The sun was beating down and was incredibly hot, which only added to the tension of the moment. Rather than witnessing or becoming victims of an easily avoidable bloodbath, Tony and I opted to dart off to the side where the dark, cool, monkey-free opening to a cave beckoned. Entering the cave, our slowly blistering skin sighed in relief as the temperature dropped immediately. We likely would have hid out in that cave for a good deal longer than it warranted had a man not slinked from the shadows and demanded a 1MYR entrance fee to visit the cave. From the mouth of the cave, we saw a few gold icons and statues, but nothing that really looked worth paying an admission fee. Having just recently been scammed at another Hindu site in Kuala Lumpur, we were on our toes and suspected this might be some random dude who simply hangs out at a free cave and attempts to make a little money off of it, so we rebuffed his advances and said we’d go check out the main cave and come back later. Turns out this was the right choice because the main shrine cave is 100% free and the one cave that does charge a fee for a guided tour has very official signs clearly posted with all the rates listed.
So, it was back out into the blazing heat for us. There’s a real lack of trees or buildings at the base of the caves, so we did our best to dart from one shady patch to the next as we made our way to the massive gold statue at the base of the steps up to the cave. This gilt and glittering figure was blinding in the bright sunlight, and at 140 feet high, it truly felt as though we were standing at the feet of a god. Only fitting as the statue is a depiction of Lord Murugan, the Hindu god of war & victory.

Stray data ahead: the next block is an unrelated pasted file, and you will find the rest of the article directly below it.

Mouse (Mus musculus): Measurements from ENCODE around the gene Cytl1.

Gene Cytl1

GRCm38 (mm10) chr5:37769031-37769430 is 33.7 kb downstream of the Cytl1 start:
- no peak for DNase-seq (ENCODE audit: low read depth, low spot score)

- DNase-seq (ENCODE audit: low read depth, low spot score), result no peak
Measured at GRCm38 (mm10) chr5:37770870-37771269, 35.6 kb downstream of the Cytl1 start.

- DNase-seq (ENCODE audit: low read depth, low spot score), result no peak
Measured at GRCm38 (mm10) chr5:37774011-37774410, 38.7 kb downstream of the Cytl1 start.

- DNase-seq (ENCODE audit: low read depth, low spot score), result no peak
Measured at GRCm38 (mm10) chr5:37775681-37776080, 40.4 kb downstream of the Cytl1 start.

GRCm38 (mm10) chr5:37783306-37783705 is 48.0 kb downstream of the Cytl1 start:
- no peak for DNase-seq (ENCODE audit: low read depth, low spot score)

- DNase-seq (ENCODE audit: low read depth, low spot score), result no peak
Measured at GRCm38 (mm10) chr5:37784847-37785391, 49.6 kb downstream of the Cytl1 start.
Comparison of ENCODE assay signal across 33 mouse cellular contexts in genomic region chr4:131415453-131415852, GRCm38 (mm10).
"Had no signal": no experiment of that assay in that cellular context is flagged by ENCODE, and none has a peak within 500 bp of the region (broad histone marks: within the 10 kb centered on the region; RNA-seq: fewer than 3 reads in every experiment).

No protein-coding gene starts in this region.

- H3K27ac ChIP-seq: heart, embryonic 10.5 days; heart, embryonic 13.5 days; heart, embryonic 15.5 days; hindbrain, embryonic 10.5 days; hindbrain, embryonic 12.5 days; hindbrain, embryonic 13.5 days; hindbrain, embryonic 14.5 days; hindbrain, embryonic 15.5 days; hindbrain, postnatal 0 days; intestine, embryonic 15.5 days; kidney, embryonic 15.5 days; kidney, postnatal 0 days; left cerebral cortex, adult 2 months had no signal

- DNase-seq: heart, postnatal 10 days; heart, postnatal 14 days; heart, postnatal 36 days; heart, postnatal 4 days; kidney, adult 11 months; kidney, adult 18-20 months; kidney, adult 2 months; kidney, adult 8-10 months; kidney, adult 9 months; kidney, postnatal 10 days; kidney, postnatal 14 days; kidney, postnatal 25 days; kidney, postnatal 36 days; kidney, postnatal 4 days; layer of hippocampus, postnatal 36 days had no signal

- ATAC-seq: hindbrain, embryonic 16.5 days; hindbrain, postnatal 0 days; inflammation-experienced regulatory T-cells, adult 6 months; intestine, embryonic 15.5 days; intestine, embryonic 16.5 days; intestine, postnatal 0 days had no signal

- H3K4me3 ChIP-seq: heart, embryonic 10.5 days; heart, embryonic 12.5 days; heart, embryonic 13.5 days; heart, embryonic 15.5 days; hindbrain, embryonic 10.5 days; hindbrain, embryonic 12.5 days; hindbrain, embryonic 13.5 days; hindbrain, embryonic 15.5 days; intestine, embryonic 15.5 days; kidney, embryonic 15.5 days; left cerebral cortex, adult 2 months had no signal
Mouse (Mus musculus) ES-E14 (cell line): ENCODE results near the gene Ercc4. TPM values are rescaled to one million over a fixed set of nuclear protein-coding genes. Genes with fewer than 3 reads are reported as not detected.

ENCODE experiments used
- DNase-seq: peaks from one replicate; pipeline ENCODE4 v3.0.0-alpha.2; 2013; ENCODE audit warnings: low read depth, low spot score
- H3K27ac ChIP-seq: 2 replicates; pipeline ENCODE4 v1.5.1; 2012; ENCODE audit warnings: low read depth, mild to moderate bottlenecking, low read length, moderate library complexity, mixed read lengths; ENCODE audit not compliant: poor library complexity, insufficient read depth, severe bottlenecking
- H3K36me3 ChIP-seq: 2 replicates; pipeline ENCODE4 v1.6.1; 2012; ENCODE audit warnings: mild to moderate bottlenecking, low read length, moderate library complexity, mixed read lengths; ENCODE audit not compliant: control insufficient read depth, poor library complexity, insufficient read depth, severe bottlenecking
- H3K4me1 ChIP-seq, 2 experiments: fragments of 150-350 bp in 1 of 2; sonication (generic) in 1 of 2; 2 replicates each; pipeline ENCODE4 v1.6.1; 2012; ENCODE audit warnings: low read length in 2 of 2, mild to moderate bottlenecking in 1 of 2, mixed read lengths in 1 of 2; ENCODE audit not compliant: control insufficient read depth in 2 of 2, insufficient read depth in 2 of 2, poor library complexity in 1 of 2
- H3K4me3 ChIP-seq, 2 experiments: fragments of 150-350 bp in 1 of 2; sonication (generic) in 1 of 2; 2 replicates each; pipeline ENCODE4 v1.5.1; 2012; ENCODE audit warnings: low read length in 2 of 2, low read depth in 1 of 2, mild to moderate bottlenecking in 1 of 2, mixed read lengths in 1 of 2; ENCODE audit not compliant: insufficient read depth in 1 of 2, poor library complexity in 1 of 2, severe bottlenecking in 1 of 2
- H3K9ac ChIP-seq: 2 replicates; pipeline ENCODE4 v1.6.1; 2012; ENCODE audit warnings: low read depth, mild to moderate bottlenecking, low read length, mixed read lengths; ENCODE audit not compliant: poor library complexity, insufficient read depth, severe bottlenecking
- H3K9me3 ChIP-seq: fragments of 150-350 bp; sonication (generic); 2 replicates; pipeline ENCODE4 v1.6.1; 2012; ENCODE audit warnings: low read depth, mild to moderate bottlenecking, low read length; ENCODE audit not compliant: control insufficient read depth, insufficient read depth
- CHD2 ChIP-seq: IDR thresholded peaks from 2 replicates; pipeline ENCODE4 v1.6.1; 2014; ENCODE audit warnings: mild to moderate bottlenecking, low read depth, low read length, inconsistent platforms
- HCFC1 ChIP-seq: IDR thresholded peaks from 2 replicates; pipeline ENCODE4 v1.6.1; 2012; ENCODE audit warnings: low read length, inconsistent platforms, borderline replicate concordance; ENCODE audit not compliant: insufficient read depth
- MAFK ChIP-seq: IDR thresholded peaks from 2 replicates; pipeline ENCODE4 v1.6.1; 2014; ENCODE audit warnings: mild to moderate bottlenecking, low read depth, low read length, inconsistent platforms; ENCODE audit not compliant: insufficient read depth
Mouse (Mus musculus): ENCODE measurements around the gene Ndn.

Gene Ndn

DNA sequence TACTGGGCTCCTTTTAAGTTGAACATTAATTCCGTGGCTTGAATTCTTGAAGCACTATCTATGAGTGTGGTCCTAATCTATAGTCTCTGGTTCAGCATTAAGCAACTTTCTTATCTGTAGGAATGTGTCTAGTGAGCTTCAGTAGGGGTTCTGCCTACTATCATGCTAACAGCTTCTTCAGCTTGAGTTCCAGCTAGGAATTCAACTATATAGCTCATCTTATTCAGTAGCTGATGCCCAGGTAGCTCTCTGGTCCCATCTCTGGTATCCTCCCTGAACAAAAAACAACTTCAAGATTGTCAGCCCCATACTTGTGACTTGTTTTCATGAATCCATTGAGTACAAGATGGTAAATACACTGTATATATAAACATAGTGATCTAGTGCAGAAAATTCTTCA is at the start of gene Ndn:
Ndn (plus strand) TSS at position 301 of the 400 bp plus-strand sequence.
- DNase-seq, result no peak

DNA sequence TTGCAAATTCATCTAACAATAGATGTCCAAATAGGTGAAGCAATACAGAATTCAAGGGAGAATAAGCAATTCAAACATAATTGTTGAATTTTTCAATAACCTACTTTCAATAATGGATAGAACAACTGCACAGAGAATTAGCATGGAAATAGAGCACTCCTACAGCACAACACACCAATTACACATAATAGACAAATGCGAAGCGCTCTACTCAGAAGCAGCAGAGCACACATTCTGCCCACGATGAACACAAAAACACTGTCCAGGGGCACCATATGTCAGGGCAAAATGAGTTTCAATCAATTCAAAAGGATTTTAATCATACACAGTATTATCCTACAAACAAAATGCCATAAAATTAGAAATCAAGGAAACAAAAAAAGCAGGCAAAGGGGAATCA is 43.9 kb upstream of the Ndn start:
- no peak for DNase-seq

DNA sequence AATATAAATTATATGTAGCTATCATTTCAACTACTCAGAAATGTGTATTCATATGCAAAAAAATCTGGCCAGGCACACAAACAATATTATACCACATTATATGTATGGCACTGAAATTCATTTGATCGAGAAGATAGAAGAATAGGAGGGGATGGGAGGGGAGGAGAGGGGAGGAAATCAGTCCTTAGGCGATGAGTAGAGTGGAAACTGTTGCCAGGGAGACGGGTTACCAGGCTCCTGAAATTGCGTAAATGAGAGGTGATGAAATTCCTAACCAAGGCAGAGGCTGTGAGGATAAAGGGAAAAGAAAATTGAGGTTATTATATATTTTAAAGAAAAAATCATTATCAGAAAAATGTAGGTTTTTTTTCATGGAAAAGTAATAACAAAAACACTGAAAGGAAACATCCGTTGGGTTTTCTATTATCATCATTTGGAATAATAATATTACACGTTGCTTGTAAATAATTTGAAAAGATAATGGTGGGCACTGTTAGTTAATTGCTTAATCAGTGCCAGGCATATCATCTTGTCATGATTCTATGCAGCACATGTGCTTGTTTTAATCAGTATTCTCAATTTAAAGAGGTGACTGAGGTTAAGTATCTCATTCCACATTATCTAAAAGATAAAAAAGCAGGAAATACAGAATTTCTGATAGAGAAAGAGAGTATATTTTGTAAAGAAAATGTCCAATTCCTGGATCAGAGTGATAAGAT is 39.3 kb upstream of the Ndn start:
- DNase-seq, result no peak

And what a war it would prove to be, for the real battle had only just begun: having dodged gluttonous monkeys and had our skin scorched, we had to now climb up 272 steep steps in order to reach the actual caves.
The climb was daunting to say the least, especially in the heat (have I mentioned how HOT it was???), but we channeled our inner tortoises and made our way up, slow and steady, confident that by taking it one step at a time, we’d eventually reach the top and our efforts would be rewarded.
Well, we were half right. About 15 minutes later we climbed our final step, only to wonder whether the climb had been worth it. As we stepped into the cave, I was struck not so much by the size of the cave but the stench of it—the smell of fetid, rotten garbage smacked us in the face, and the further in we walked, the more pervasive and pungent the odor of raw sewage became. I never thought I would encounter something that smelled worse than the guano-carpeted caves of Mulu, but I’ll take the acrid smell of bat droppings over whatever was decomposing in the Batu Caves any day of the week.